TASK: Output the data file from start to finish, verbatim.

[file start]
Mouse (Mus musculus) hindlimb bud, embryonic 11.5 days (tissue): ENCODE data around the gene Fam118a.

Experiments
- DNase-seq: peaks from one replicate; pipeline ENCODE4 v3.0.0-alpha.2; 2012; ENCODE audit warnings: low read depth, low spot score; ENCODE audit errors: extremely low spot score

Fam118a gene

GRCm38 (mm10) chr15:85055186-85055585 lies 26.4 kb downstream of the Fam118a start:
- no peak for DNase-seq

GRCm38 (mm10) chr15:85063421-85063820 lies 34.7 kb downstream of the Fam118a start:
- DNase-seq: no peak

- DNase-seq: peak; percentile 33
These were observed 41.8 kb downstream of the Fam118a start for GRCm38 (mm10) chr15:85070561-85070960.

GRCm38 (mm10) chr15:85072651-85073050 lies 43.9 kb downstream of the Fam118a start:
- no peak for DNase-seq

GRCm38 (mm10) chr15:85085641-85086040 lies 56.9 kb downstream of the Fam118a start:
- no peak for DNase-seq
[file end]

Mouse (Mus musculus) hindlimb bud, embryonic 11.5 days (tissue): ENCODE data around the gene Fam118a.

Experiments
- DNase-seq: peaks from one replicate; pipeline ENCODE4 v3.0.0-alpha.2; 2012; ENCODE audit warnings: low read depth, low spot score; ENCODE audit errors: extremely low spot score

Fam118a gene

GRCm38 (mm10) chr15:85055186-85055585 lies 26.4 kb downstream of the Fam118a start:
- no peak for DNase-seq

GRCm38 (mm10) chr15:85063421-85063820 lies 34.7 kb downstream of the Fam118a start:
- DNase-seq: no peak

- DNase-seq: peak; percentile 33
These were observed 41.8 kb downstream of the Fam118a start for GRCm38 (mm10) chr15:85070561-85070960.

GRCm38 (mm10) chr15:85072651-85073050 lies 43.9 kb downstream of the Fam118a start:
- no peak for DNase-seq

GRCm38 (mm10) chr15:85085641-85086040 lies 56.9 kb downstream of the Fam118a start:
- no peak for DNase-seq